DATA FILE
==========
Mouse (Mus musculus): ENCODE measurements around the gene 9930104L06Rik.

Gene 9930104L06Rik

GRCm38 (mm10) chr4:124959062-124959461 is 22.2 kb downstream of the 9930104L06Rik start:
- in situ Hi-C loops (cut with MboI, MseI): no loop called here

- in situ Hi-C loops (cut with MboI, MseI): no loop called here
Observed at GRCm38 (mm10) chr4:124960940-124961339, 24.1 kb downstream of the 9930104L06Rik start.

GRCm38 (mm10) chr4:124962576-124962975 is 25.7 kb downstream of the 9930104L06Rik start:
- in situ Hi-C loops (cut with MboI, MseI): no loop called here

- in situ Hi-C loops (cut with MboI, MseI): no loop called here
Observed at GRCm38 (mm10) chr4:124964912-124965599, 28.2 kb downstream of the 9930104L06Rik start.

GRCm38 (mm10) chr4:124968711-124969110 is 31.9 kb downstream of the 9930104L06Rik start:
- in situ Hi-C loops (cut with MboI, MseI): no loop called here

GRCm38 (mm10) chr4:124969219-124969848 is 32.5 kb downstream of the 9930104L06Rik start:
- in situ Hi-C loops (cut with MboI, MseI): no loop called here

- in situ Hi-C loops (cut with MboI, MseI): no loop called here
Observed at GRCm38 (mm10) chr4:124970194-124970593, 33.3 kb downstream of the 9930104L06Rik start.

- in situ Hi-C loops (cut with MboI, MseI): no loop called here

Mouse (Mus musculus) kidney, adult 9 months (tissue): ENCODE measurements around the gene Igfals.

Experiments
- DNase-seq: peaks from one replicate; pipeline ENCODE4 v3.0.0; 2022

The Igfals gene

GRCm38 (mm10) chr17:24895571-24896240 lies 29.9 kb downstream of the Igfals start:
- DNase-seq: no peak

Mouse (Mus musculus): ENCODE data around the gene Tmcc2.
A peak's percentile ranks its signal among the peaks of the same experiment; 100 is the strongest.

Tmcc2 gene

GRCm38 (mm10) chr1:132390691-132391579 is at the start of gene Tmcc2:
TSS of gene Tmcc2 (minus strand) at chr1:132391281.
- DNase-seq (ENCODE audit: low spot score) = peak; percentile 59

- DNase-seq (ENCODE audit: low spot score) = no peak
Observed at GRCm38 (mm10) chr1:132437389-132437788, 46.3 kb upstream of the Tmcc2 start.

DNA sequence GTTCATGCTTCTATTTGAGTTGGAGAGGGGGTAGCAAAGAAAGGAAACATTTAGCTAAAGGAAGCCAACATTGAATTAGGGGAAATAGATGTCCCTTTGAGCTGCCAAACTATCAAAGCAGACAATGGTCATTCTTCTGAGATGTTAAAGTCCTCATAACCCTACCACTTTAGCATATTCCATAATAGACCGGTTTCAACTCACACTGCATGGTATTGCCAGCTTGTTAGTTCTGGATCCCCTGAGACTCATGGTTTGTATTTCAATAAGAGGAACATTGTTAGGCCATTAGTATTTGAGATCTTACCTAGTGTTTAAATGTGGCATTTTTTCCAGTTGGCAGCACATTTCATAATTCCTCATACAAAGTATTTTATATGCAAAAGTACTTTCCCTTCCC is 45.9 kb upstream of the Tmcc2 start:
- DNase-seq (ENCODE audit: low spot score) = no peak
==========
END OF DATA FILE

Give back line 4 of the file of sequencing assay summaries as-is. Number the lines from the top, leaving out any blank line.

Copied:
- in situ Hi-C loops (cut with MboI, MseI): no loop called here